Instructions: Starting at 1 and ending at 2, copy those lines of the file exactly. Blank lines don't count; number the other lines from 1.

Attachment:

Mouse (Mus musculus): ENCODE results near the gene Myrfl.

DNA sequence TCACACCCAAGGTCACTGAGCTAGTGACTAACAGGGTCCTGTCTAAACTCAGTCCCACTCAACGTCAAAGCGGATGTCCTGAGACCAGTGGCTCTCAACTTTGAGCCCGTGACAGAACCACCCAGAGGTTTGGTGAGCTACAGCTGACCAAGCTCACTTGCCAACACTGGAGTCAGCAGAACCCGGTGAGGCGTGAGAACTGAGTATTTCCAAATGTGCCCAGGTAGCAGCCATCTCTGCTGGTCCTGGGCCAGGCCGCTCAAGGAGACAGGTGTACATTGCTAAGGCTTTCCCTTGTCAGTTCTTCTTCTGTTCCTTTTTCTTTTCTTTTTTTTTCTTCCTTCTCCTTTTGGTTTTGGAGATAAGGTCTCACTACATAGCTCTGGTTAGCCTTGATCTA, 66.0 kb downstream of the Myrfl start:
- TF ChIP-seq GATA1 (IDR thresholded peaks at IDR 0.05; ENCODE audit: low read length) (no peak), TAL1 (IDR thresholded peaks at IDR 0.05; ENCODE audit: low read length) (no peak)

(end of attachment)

Mouse (Mus musculus): ENCODE results near the gene Myrfl.

DNA sequence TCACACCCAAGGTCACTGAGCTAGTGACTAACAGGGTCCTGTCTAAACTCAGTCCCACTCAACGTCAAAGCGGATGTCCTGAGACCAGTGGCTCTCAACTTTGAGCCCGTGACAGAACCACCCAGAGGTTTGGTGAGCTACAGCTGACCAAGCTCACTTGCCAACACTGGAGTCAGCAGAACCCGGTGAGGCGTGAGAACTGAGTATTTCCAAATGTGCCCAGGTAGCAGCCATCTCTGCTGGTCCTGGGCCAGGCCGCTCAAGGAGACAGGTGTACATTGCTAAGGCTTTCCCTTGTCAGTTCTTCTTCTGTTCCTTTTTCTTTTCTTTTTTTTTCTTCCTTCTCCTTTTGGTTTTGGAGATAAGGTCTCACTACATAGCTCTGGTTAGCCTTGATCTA, 66.0 kb downstream of the Myrfl start: